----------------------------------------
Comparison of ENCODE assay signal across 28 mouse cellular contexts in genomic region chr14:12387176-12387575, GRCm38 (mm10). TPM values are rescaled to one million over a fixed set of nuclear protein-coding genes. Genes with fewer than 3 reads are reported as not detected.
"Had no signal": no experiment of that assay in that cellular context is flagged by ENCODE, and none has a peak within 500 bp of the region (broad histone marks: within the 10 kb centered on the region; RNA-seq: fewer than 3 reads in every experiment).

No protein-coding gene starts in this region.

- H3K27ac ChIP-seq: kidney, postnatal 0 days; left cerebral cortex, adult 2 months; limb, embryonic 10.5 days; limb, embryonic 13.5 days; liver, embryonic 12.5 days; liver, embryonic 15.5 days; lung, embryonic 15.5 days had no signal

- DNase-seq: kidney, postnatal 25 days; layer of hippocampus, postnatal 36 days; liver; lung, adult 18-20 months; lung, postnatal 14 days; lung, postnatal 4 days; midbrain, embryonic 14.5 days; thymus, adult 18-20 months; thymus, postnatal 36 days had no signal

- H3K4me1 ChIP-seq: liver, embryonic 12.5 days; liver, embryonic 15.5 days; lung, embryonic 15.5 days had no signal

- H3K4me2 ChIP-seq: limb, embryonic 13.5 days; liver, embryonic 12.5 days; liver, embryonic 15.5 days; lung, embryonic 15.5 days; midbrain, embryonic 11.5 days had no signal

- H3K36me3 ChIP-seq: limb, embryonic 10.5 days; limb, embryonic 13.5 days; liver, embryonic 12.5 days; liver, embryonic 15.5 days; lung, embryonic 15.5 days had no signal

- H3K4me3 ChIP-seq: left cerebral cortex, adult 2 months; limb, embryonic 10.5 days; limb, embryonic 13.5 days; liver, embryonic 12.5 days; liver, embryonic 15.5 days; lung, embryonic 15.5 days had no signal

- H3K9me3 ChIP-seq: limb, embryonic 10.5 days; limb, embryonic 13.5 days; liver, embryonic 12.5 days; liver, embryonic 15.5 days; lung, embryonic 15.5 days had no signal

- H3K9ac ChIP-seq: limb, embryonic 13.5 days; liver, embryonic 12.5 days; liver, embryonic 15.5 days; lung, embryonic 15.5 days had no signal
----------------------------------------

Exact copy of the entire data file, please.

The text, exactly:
Comparison of ENCODE assay signal across 28 mouse cellular contexts in genomic region chr14:12387176-12387575, GRCm38 (mm10). TPM values are rescaled to one million over a fixed set of nuclear protein-coding genes. Genes with fewer than 3 reads are reported as not detected.
"Had no signal": no experiment of that assay in that cellular context is flagged by ENCODE, and none has a peak within 500 bp of the region (broad histone marks: within the 10 kb centered on the region; RNA-seq: fewer than 3 reads in every experiment).

No protein-coding gene starts in this region.

- H3K27ac ChIP-seq: kidney, postnatal 0 days; left cerebral cortex, adult 2 months; limb, embryonic 10.5 days; limb, embryonic 13.5 days; liver, embryonic 12.5 days; liver, embryonic 15.5 days; lung, embryonic 15.5 days had no signal

- DNase-seq: kidney, postnatal 25 days; layer of hippocampus, postnatal 36 days; liver; lung, adult 18-20 months; lung, postnatal 14 days; lung, postnatal 4 days; midbrain, embryonic 14.5 days; thymus, adult 18-20 months; thymus, postnatal 36 days had no signal

- H3K4me1 ChIP-seq: liver, embryonic 12.5 days; liver, embryonic 15.5 days; lung, embryonic 15.5 days had no signal

- H3K4me2 ChIP-seq: limb, embryonic 13.5 days; liver, embryonic 12.5 days; liver, embryonic 15.5 days; lung, embryonic 15.5 days; midbrain, embryonic 11.5 days had no signal

- H3K36me3 ChIP-seq: limb, embryonic 10.5 days; limb, embryonic 13.5 days; liver, embryonic 12.5 days; liver, embryonic 15.5 days; lung, embryonic 15.5 days had no signal

- H3K4me3 ChIP-seq: left cerebral cortex, adult 2 months; limb, embryonic 10.5 days; limb, embryonic 13.5 days; liver, embryonic 12.5 days; liver, embryonic 15.5 days; lung, embryonic 15.5 days had no signal

- H3K9me3 ChIP-seq: limb, embryonic 10.5 days; limb, embryonic 13.5 days; liver, embryonic 12.5 days; liver, embryonic 15.5 days; lung, embryonic 15.5 days had no signal

- H3K9ac ChIP-seq: limb, embryonic 13.5 days; liver, embryonic 12.5 days; liver, embryonic 15.5 days; lung, embryonic 15.5 days had no signal